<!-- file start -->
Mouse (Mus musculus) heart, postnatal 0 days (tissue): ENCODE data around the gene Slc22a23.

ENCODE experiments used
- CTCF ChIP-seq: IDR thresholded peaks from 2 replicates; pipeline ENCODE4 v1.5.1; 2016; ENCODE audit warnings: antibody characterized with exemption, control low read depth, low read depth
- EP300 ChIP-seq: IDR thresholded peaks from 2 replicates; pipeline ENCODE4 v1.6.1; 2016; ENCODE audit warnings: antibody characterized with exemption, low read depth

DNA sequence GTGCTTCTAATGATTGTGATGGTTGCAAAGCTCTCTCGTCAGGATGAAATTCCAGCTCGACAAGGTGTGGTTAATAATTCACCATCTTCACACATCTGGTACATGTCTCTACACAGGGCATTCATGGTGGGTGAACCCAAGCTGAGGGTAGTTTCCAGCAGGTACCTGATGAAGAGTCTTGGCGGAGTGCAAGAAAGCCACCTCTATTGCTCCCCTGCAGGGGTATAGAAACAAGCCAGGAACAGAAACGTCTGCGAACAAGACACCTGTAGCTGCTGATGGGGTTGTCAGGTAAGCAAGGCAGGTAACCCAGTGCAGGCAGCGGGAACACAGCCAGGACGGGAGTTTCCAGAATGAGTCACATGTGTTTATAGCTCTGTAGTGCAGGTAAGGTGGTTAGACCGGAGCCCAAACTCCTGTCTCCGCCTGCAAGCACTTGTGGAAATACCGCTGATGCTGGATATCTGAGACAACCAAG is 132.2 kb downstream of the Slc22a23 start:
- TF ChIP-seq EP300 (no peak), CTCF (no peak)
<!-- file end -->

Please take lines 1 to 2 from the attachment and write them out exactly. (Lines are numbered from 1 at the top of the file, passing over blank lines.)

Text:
Mouse (Mus musculus) heart, postnatal 0 days (tissue): ENCODE data around the gene Slc22a23.

ENCODE experiments used